The microbiome in the Cesarean delivered infants has been shown to be mostly devoid of the maternally transmitted seeding classes Actinobacteria and Bacteroidia during the first months of life; species of Bacteroidia in particular were consistently missing.13 The likelihood of transmitting maternal strains with vaginal birth is 0.87 compared to neonates born by Cesarean, which is 0.13 In addition to the absence of maternal strains, the Cesarean-delivered infants showed higher strain fluctuations than the vaginally born ones, particularly regarding Bacteroidia strains.13 Therefore, an unstable microbiome that is easily invaded by pathogens can also be easily supplemented by probiotics (good bacteria). Supplementing with Bacteroidia would be the solution to counteract the missing bacterial strain in Cesarean born infants. Just one obstacle arises; Bacteroides are an absolute anaerobic bacteria and are currently not for sale on the market. However, pre-clinical trials indicate that Bacteroides genus is widely considered as a source of novel beneficial candidates for attenuating inflammation by regulating lymphocytes and cytokine expression, controlling metabolism and preventing cancer.41 Therefore, they are in the development stage as a next generation probiotic (NGP).42 Until a NGP is available, supplementing with Bifidobacteria (phylum Actinobacteria) is a viable choice, not least because Bifidobacteria comprises the largest group within a healthy infant microbiome.5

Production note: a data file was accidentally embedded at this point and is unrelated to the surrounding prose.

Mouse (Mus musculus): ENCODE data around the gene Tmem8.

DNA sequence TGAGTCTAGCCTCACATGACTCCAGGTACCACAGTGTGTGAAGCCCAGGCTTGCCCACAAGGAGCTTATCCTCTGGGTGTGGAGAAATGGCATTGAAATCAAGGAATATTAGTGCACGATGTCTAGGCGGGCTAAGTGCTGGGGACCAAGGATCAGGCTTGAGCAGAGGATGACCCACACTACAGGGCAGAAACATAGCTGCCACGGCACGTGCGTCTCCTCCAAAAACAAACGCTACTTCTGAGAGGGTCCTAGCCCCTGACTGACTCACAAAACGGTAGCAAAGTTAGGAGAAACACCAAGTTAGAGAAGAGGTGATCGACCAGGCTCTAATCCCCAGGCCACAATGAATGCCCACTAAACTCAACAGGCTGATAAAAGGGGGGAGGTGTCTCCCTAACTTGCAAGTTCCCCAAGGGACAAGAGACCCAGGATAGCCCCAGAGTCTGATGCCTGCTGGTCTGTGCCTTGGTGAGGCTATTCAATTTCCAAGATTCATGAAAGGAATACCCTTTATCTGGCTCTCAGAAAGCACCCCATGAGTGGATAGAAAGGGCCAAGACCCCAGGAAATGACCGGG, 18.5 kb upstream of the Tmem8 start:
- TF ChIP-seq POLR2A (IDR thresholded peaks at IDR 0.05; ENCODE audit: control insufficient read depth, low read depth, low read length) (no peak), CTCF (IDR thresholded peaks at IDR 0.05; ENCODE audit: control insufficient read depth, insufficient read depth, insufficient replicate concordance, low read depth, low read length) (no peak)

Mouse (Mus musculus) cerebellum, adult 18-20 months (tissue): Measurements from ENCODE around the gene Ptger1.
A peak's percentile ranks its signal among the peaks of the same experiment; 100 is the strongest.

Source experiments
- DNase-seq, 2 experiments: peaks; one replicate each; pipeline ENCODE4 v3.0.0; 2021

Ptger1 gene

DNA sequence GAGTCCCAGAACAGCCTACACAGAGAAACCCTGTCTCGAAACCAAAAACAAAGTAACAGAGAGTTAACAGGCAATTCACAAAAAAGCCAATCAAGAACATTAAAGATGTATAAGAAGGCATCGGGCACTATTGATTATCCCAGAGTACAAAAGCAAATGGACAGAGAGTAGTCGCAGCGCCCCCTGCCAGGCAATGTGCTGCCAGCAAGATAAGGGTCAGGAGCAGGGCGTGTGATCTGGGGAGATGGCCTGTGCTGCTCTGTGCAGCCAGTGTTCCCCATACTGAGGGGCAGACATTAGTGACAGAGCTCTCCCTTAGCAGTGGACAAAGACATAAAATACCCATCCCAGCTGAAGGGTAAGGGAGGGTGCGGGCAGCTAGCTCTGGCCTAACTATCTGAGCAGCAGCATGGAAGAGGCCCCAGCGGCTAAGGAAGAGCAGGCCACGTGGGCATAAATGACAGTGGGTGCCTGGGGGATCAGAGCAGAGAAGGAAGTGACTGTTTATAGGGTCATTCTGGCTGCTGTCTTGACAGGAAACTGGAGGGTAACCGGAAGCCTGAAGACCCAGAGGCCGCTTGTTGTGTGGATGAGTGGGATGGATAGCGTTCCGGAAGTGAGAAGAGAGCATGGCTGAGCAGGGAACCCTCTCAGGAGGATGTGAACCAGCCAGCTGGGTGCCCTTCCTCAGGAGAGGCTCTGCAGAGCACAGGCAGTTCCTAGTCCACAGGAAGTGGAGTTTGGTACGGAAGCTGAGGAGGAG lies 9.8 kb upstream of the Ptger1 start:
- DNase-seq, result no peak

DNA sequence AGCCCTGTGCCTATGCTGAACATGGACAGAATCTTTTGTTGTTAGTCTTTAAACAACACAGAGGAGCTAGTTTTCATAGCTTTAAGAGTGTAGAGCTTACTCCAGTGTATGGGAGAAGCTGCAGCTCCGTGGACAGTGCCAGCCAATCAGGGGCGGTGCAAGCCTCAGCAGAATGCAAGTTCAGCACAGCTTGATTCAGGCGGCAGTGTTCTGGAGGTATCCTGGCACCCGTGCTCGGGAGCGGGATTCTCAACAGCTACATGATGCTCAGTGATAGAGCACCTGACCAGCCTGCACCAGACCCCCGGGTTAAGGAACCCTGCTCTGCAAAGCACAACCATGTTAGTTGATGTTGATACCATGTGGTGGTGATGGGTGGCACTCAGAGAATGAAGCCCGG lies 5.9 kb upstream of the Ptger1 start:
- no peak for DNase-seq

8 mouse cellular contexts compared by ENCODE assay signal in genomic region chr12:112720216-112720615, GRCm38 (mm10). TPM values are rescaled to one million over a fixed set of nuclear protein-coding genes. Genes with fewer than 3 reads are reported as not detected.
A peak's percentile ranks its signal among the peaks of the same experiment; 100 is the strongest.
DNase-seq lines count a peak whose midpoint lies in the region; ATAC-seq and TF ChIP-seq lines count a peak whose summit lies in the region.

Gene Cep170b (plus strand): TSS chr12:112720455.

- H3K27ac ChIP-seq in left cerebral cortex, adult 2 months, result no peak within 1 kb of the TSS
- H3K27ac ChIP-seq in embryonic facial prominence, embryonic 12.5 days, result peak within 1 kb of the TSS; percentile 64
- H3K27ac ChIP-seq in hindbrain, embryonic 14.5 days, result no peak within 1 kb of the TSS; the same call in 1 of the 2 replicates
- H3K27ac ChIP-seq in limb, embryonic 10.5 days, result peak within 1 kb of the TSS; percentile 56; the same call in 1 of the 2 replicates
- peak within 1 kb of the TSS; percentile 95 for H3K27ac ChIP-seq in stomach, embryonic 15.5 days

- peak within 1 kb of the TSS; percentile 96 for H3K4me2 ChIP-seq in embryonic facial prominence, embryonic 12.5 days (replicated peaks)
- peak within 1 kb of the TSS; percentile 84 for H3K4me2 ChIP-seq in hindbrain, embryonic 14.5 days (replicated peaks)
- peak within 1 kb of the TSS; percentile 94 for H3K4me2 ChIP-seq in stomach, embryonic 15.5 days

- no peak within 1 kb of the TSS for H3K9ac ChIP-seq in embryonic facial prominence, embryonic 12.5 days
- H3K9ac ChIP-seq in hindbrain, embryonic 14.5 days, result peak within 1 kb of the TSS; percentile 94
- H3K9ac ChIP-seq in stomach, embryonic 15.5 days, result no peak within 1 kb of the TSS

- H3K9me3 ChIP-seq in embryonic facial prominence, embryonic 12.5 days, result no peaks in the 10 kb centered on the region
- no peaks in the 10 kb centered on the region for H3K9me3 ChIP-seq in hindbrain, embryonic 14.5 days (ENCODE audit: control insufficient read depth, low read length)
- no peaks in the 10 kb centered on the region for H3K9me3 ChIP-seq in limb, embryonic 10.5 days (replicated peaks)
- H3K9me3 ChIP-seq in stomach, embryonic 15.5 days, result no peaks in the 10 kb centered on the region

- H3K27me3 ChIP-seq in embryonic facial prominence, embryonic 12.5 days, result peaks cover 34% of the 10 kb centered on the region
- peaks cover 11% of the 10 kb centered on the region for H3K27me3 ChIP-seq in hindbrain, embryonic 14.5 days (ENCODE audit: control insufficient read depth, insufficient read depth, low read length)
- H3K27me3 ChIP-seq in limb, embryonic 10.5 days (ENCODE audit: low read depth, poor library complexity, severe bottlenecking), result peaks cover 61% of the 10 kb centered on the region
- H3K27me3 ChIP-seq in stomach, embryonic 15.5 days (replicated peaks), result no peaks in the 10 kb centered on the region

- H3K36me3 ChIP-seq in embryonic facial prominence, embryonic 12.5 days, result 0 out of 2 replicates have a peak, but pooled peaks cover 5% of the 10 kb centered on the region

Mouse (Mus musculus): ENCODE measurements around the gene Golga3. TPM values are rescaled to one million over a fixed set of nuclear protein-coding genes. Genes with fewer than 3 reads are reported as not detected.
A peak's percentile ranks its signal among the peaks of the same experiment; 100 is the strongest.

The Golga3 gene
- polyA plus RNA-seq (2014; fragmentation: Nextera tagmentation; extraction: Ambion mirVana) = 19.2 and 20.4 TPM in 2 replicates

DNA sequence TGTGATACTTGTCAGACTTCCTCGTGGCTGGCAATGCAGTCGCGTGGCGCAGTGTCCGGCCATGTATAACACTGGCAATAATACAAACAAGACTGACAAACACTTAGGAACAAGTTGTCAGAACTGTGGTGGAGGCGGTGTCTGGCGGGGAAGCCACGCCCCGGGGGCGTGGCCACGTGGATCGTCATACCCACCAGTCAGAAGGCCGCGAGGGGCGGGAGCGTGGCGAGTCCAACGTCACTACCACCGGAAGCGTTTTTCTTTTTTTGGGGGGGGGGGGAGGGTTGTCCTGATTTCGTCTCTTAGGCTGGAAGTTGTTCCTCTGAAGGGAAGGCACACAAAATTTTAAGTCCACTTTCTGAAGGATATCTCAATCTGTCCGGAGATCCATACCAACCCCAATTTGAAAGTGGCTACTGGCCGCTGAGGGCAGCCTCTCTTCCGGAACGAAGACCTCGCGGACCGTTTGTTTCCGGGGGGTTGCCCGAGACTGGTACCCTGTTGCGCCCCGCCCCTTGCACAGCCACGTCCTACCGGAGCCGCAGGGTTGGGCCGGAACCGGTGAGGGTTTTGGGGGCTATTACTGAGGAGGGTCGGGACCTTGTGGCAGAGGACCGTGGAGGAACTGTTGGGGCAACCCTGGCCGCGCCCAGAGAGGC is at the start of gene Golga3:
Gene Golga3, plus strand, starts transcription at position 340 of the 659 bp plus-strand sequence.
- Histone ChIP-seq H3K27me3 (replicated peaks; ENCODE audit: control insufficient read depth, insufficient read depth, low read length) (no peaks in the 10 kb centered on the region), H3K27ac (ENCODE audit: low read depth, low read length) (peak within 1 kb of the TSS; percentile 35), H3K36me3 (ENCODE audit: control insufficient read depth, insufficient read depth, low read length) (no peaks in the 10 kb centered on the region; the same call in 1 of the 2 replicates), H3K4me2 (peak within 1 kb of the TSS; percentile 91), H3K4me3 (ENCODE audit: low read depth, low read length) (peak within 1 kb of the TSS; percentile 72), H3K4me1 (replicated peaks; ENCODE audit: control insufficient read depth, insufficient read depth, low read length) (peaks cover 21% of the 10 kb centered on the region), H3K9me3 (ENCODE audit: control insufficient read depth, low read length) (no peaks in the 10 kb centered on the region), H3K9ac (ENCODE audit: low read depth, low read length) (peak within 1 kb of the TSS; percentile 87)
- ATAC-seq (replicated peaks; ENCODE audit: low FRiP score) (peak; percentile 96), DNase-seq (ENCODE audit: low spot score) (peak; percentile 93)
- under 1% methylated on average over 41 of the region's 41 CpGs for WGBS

Maternal breast milk contains live, culturable bacteria including Bifidobacteria,6 which are transported from the mother’s gut by the enteromammary pathway to the mammary glands. The enteromammary pathway involves immune cell-mediated bacterial translocation from the mother’s gastrointestinal tract into the mammary gland, where some of these bacteria are able to colonize the available niche in the baby’s gut.43 Even if the young intestine proved relatively unpopulated, vaginal birth, skin to skin contact, breast, even siblings, pets44 and the environment45 further populate it with a diversity of healthy bacteria.44,45 As the baby gets older, the bacteria increase in number and colonize more of the surface area of the gut. If this natural process is interfered with, opportunistic organisms (pathological bacteria, yeast, parasites) are presented with the opportunity to populate the gut. It then becomes a matter of the infant’s healthy microbiome to suppress the colonizing invaders to counteract disease. This could prove a hard fight to win. Fortunately, human milk is another avenue of stimulation of the further proliferation of mainly Bifidobacterium and numerous Lactobacillus strains. Bifidobacteria, the predominant probiotic microorganisms present in the maternal and infant gut, creates an acidic environment, rich in short chain fatty acids (SCFAs) with a protective and nutritive role for the neonate’s intestines,46,47 and therefore supports the baby’s immune system.13,47 Subsequently, the lowering of the pH creates an ideal environment for the “good” bacteria to function, which then leads to the inhibition of inflammation, pathogens and creates an environment to naturally avert any invasion of ‘bad’ bacteria.48,49,50 Furthermore, the microbiome composition of the neonate is influenced by the gestational age at birth (preterm vs term), by birth mode (vaginal vs c-section), by diet and feeding method (breast vs bottle (pumped breastmilk vs formula) and later solid food)49 and environment (Hygiene Hypotheses).44,45 The gut colonization continues with a shift to a solid food diet, which contains a lot of plant polysaccharides. Clostridia (phylum Firmicutes) are introduced in addition to the species Actinobacteria and Bacteroidia which are derived directly from the mother by vaginal birth.13